Some of Australia’s most vulnerable communities face paying more for essential coastal shipping services by a big business deal already knocked back by the competition watchdog.
The Maritime Union of Australia (MUA) claims remote communities could be held to ransom by Sea Swift and Toll Marine Logistics (TML).
Sea Swift is pushing ahead with its proposed buy-out of Toll’s Northern Territory and Far North Queensland services.
That’s despite the takeover being rejected by the Australian Competition and Consumer Commission on July 9.
Sea Swift now plans to take its buy out bid to the Australian Competition Tribunal (ACT).
Thomas Mayor, MUA Northern Territory Branch Secretary, said the MUA has long argued the sale would be detrimental to remote communities serviced by Toll.
“These big companies have been told by the ACCC ‘no’ but Toll is now threatening to withdraw its services if the acquisition does not proceed,” Mr Mayor said.
Toll will get a 20% shareholding of Sea Swift should the deal go through.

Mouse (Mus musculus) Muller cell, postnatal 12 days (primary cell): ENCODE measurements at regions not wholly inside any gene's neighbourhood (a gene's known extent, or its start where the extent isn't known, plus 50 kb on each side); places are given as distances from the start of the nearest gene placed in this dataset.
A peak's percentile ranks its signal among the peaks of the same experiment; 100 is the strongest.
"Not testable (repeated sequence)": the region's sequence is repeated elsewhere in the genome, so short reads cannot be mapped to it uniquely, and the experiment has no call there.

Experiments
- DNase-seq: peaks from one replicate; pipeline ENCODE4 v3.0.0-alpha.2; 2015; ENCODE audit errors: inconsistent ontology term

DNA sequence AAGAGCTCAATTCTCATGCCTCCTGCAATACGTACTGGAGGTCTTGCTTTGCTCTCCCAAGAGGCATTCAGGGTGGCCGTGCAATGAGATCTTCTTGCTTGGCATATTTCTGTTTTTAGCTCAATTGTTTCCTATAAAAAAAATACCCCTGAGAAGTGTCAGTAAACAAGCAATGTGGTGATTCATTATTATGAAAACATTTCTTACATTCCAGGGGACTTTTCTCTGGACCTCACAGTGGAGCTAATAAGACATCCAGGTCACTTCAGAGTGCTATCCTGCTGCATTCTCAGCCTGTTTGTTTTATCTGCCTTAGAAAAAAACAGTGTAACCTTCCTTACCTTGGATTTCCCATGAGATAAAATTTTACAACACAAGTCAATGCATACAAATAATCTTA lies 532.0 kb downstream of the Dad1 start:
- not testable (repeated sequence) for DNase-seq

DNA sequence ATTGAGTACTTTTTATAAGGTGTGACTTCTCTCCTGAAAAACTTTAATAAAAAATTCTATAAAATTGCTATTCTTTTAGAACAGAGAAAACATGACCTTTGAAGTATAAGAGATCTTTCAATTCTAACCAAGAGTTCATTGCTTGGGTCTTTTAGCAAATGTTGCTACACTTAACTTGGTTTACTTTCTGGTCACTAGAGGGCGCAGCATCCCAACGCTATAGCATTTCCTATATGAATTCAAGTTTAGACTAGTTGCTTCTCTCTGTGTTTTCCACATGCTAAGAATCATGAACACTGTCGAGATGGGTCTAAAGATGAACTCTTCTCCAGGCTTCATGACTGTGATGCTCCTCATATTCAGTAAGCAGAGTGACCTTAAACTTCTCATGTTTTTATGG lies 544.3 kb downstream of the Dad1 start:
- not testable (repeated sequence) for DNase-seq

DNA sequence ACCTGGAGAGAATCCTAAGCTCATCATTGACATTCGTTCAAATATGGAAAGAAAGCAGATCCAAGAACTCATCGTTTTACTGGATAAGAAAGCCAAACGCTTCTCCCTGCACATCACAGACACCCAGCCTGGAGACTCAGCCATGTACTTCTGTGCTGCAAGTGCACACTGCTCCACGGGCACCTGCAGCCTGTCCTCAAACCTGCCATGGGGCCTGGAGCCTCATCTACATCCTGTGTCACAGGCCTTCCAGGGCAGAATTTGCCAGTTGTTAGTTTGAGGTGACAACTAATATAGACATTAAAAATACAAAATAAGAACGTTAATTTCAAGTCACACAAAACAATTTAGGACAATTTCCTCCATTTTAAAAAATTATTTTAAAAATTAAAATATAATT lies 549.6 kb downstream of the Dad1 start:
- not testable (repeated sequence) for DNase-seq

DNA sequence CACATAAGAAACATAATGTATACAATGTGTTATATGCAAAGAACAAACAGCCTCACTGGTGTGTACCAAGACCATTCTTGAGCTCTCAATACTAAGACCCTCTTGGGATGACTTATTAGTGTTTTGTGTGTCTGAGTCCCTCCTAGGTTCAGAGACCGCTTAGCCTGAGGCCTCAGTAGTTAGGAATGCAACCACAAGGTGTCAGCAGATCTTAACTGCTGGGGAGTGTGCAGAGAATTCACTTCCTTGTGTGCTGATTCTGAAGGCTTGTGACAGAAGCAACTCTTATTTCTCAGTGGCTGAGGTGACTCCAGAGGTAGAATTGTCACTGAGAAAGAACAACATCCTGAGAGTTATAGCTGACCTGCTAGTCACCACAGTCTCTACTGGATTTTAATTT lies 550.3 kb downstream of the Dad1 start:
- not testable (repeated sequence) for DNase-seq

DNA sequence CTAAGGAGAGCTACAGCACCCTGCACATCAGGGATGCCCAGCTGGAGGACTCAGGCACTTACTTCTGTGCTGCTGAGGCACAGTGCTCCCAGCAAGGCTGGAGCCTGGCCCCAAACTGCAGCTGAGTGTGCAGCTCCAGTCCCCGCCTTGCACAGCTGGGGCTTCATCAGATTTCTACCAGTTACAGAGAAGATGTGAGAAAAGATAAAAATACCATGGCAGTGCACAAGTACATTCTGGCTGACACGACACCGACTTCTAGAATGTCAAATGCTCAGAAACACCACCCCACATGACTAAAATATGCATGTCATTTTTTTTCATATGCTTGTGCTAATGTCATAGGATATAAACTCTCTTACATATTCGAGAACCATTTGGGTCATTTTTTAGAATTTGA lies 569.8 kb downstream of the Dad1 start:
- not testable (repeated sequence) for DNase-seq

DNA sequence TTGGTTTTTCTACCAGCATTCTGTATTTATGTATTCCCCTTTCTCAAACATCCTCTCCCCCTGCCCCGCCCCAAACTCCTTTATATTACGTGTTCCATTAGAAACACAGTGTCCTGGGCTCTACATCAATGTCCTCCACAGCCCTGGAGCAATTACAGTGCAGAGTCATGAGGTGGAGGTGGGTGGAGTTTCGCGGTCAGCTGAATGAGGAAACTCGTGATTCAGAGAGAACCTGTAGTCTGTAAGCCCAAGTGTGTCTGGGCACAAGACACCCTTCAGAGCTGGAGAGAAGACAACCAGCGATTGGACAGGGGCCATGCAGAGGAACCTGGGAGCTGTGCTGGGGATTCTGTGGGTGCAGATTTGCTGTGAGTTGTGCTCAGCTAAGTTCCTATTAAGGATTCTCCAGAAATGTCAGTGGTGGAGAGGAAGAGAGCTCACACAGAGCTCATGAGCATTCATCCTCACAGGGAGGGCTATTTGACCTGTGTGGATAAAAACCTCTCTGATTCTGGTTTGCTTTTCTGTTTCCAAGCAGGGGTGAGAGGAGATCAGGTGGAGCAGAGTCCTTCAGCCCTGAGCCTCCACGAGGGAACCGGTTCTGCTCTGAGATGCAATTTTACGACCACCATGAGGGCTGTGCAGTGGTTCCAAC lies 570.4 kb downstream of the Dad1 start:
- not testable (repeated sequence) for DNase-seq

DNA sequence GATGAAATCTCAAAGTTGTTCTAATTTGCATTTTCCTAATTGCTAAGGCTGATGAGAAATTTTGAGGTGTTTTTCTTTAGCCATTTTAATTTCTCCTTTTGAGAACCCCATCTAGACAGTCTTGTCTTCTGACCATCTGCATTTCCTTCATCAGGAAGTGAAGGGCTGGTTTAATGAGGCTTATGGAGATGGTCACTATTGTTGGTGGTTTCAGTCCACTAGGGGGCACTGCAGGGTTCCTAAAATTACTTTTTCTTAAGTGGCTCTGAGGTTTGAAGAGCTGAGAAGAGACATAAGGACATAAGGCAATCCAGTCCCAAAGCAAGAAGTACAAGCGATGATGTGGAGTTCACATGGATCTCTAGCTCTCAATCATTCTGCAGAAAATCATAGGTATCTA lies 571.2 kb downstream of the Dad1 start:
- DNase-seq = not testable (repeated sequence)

“Toll and Sea Swift are trying to jump into bed with each other, all but creating a monopoly that could hold local communities to ransom.”
“This will also hurt more than 100 Toll workers, some who have been with the company for decades. This is effectively constructive dismissal.”
The MUA negotiated a new agreement with Toll Marine in 2014 to provide training and ongoing employment for Aboriginal and Torres Strait Islander people.”
“Sea Swift has an agreement that is in dispute with the MUA because maritime workers’ wages and conditions are far inferior to industry standards.”
“The MUA believes that Sea Swift has been untrustworthy in bargaining with its workforce represented by the MUA.”
“When we requested a training and employment deal for Torres Strait Islander and other Indigenous workers in the Top End, Sea Swift lied about what they were doing.”
“The company flatly refused to put a commitment in the enterprise agreement.”